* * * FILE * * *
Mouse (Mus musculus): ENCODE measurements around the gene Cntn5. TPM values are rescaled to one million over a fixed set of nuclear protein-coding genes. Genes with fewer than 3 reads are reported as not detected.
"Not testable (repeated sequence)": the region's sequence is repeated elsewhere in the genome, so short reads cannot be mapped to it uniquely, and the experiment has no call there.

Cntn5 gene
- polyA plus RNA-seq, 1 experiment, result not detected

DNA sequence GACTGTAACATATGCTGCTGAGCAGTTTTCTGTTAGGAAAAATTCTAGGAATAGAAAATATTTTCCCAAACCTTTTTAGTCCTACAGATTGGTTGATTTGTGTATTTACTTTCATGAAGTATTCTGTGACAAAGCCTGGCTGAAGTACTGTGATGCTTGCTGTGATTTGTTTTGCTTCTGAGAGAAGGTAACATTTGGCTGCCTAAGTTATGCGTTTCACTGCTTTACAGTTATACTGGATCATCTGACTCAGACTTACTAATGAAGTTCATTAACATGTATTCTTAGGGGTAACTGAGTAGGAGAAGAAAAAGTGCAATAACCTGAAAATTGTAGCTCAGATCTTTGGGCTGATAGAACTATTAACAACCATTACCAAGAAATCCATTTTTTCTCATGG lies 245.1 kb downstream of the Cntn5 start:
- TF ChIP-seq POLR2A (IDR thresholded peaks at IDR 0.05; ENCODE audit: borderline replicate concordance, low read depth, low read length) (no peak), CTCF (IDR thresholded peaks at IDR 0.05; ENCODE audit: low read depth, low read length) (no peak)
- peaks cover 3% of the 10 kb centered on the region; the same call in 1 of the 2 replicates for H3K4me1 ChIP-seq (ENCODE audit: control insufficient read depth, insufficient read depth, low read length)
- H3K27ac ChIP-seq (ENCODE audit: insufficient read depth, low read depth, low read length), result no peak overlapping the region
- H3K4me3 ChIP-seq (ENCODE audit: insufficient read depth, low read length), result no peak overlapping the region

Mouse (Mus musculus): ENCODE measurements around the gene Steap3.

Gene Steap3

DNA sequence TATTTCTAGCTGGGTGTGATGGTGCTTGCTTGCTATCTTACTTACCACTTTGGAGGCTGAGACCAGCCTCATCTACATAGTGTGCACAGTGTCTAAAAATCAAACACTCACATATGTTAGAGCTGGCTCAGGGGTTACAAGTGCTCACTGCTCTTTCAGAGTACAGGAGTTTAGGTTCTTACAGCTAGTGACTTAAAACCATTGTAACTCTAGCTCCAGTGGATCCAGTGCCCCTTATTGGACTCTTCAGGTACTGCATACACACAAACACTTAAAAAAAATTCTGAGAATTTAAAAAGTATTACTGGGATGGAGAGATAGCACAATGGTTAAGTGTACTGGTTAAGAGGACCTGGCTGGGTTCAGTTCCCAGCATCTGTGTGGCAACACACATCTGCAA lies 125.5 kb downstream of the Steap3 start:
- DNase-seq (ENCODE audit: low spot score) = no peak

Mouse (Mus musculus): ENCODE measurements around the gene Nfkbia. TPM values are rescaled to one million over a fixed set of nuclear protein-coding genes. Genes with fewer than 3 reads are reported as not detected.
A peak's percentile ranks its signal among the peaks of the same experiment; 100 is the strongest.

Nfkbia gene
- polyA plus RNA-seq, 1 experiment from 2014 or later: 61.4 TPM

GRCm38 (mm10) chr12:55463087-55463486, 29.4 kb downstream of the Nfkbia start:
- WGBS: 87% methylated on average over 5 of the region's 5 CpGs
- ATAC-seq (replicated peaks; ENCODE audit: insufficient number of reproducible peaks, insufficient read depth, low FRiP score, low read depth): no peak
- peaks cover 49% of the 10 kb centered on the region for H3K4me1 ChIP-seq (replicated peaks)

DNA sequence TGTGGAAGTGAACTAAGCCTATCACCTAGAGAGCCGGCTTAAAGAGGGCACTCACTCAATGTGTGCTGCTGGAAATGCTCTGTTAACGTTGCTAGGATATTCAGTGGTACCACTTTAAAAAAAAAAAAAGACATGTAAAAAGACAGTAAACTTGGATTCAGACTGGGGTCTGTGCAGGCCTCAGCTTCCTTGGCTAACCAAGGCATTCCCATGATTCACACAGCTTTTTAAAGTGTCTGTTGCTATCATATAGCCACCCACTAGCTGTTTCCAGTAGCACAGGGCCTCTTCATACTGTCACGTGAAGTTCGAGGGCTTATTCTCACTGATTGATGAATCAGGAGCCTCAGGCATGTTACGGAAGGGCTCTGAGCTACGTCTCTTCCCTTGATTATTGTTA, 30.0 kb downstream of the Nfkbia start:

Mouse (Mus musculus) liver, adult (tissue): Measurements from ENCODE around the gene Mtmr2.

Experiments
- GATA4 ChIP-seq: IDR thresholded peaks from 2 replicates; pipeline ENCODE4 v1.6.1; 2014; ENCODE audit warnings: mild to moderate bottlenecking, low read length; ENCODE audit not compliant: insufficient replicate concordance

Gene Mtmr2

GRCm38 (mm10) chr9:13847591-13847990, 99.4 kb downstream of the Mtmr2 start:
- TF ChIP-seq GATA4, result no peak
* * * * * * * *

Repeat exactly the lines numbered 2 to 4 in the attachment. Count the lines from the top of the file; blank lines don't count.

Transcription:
"Not testable (repeated sequence)": the region's sequence is repeated elsewhere in the genome, so short reads cannot be mapped to it uniquely, and the experiment has no call there.

Cntn5 gene
- polyA plus RNA-seq, 1 experiment, result not detected